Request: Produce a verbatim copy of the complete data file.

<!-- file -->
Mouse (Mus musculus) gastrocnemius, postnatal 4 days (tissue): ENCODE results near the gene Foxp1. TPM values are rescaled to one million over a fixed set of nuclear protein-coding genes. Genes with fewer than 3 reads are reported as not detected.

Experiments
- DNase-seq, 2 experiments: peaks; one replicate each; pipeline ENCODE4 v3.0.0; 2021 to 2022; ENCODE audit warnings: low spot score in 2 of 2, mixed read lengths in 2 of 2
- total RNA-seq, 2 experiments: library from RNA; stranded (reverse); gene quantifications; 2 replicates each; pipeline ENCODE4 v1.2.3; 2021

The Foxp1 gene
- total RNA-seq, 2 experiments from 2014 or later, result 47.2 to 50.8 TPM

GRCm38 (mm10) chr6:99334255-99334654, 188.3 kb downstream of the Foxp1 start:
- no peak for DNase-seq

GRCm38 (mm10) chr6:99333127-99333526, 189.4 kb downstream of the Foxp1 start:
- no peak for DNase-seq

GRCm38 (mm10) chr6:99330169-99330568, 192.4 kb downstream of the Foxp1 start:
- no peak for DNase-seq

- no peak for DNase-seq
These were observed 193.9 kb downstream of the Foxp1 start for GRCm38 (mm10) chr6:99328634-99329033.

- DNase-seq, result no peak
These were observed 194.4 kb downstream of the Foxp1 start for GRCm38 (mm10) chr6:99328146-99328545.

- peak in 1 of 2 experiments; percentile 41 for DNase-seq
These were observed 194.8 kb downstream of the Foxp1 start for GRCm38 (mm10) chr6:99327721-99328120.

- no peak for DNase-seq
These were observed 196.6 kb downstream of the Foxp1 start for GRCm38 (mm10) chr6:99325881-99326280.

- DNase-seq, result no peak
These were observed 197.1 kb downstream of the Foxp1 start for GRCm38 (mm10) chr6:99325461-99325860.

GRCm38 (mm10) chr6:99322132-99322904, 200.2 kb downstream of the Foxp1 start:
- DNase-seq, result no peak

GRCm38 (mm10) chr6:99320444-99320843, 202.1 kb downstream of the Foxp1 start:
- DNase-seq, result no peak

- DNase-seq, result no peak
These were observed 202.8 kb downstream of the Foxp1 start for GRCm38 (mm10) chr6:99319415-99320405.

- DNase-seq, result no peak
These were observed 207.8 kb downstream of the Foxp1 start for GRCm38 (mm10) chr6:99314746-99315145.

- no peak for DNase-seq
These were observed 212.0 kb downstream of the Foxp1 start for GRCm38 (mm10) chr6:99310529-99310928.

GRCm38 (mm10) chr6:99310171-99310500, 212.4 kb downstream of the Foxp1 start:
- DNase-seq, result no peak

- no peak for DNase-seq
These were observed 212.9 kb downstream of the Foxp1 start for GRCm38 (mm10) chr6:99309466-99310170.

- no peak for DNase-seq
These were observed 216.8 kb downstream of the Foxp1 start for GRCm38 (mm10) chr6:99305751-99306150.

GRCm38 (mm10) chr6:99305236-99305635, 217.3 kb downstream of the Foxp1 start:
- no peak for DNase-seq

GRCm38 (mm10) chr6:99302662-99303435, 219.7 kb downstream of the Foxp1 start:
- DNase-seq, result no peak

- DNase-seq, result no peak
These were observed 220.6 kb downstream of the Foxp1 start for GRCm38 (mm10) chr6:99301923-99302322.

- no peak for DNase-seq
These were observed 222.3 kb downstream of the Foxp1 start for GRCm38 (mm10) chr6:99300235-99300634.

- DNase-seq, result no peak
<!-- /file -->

Mouse (Mus musculus) gastrocnemius, postnatal 4 days (tissue): ENCODE results near the gene Foxp1. TPM values are rescaled to one million over a fixed set of nuclear protein-coding genes. Genes with fewer than 3 reads are reported as not detected.

Experiments
- DNase-seq, 2 experiments: peaks; one replicate each; pipeline ENCODE4 v3.0.0; 2021 to 2022; ENCODE audit warnings: low spot score in 2 of 2, mixed read lengths in 2 of 2
- total RNA-seq, 2 experiments: library from RNA; stranded (reverse); gene quantifications; 2 replicates each; pipeline ENCODE4 v1.2.3; 2021

The Foxp1 gene
- total RNA-seq, 2 experiments from 2014 or later, result 47.2 to 50.8 TPM

GRCm38 (mm10) chr6:99334255-99334654, 188.3 kb downstream of the Foxp1 start:
- no peak for DNase-seq

GRCm38 (mm10) chr6:99333127-99333526, 189.4 kb downstream of the Foxp1 start:
- no peak for DNase-seq

GRCm38 (mm10) chr6:99330169-99330568, 192.4 kb downstream of the Foxp1 start:
- no peak for DNase-seq

- no peak for DNase-seq
These were observed 193.9 kb downstream of the Foxp1 start for GRCm38 (mm10) chr6:99328634-99329033.

- DNase-seq, result no peak
These were observed 194.4 kb downstream of the Foxp1 start for GRCm38 (mm10) chr6:99328146-99328545.

- peak in 1 of 2 experiments; percentile 41 for DNase-seq
These were observed 194.8 kb downstream of the Foxp1 start for GRCm38 (mm10) chr6:99327721-99328120.

- no peak for DNase-seq
These were observed 196.6 kb downstream of the Foxp1 start for GRCm38 (mm10) chr6:99325881-99326280.

- DNase-seq, result no peak
These were observed 197.1 kb downstream of the Foxp1 start for GRCm38 (mm10) chr6:99325461-99325860.

GRCm38 (mm10) chr6:99322132-99322904, 200.2 kb downstream of the Foxp1 start:
- DNase-seq, result no peak

GRCm38 (mm10) chr6:99320444-99320843, 202.1 kb downstream of the Foxp1 start:
- DNase-seq, result no peak

- DNase-seq, result no peak
These were observed 202.8 kb downstream of the Foxp1 start for GRCm38 (mm10) chr6:99319415-99320405.

- DNase-seq, result no peak
These were observed 207.8 kb downstream of the Foxp1 start for GRCm38 (mm10) chr6:99314746-99315145.

- no peak for DNase-seq
These were observed 212.0 kb downstream of the Foxp1 start for GRCm38 (mm10) chr6:99310529-99310928.

GRCm38 (mm10) chr6:99310171-99310500, 212.4 kb downstream of the Foxp1 start:
- DNase-seq, result no peak

- no peak for DNase-seq
These were observed 212.9 kb downstream of the Foxp1 start for GRCm38 (mm10) chr6:99309466-99310170.

- no peak for DNase-seq
These were observed 216.8 kb downstream of the Foxp1 start for GRCm38 (mm10) chr6:99305751-99306150.

GRCm38 (mm10) chr6:99305236-99305635, 217.3 kb downstream of the Foxp1 start:
- no peak for DNase-seq

GRCm38 (mm10) chr6:99302662-99303435, 219.7 kb downstream of the Foxp1 start:
- DNase-seq, result no peak

- DNase-seq, result no peak
These were observed 220.6 kb downstream of the Foxp1 start for GRCm38 (mm10) chr6:99301923-99302322.

- no peak for DNase-seq
These were observed 222.3 kb downstream of the Foxp1 start for GRCm38 (mm10) chr6:99300235-99300634.

- DNase-seq, result no peak